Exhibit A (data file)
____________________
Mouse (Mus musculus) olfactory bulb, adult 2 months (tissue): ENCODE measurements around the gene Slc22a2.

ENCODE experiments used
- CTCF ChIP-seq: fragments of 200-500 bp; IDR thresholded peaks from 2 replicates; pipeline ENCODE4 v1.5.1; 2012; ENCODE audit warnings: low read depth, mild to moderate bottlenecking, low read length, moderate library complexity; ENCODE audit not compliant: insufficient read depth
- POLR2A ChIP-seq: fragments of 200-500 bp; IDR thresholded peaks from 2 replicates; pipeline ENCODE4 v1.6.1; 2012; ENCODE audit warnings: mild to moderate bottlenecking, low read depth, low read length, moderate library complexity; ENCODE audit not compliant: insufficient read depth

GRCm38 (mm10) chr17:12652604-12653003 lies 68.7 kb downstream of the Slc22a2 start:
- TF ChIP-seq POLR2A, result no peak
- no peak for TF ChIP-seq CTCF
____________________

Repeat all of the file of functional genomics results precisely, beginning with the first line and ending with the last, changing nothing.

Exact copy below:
Mouse (Mus musculus) olfactory bulb, adult 2 months (tissue): ENCODE measurements around the gene Slc22a2.

ENCODE experiments used
- CTCF ChIP-seq: fragments of 200-500 bp; IDR thresholded peaks from 2 replicates; pipeline ENCODE4 v1.5.1; 2012; ENCODE audit warnings: low read depth, mild to moderate bottlenecking, low read length, moderate library complexity; ENCODE audit not compliant: insufficient read depth
- POLR2A ChIP-seq: fragments of 200-500 bp; IDR thresholded peaks from 2 replicates; pipeline ENCODE4 v1.6.1; 2012; ENCODE audit warnings: mild to moderate bottlenecking, low read depth, low read length, moderate library complexity; ENCODE audit not compliant: insufficient read depth

GRCm38 (mm10) chr17:12652604-12653003 lies 68.7 kb downstream of the Slc22a2 start:
- TF ChIP-seq POLR2A, result no peak
- no peak for TF ChIP-seq CTCF